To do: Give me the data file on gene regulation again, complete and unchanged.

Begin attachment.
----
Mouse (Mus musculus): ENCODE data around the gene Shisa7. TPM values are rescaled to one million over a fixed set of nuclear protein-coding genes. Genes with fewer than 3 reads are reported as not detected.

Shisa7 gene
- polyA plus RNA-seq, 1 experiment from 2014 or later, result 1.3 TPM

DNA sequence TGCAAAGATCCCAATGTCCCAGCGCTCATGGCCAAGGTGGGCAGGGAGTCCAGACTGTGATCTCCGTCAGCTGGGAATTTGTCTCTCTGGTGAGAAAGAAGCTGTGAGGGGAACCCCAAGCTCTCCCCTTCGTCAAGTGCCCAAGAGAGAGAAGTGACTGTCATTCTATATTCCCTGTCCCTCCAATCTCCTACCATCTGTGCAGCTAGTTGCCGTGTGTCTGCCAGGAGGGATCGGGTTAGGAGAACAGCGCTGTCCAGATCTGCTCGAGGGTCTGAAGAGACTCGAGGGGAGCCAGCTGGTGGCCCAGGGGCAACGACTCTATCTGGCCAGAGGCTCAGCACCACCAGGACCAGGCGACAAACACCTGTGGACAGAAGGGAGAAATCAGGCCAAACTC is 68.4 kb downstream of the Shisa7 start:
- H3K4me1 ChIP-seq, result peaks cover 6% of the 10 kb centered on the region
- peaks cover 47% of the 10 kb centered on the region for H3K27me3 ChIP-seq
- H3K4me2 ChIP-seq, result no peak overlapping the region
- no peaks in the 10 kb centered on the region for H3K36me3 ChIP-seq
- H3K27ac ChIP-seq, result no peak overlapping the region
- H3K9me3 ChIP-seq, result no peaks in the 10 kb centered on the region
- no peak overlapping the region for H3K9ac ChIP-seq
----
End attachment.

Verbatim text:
Mouse (Mus musculus): ENCODE data around the gene Shisa7. TPM values are rescaled to one million over a fixed set of nuclear protein-coding genes. Genes with fewer than 3 reads are reported as not detected.

Shisa7 gene
- polyA plus RNA-seq, 1 experiment from 2014 or later, result 1.3 TPM

DNA sequence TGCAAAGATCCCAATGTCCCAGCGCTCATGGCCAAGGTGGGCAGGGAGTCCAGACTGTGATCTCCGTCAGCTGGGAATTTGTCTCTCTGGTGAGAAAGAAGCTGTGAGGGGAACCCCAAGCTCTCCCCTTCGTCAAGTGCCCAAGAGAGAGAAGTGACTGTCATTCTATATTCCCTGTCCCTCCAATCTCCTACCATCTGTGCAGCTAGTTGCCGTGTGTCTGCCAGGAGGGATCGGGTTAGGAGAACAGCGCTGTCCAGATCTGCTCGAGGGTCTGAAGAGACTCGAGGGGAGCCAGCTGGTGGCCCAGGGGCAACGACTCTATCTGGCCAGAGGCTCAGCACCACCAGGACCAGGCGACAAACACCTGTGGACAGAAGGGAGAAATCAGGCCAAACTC is 68.4 kb downstream of the Shisa7 start:
- H3K4me1 ChIP-seq, result peaks cover 6% of the 10 kb centered on the region
- peaks cover 47% of the 10 kb centered on the region for H3K27me3 ChIP-seq
- H3K4me2 ChIP-seq, result no peak overlapping the region
- no peaks in the 10 kb centered on the region for H3K36me3 ChIP-seq
- H3K27ac ChIP-seq, result no peak overlapping the region
- H3K9me3 ChIP-seq, result no peaks in the 10 kb centered on the region
- no peak overlapping the region for H3K9ac ChIP-seq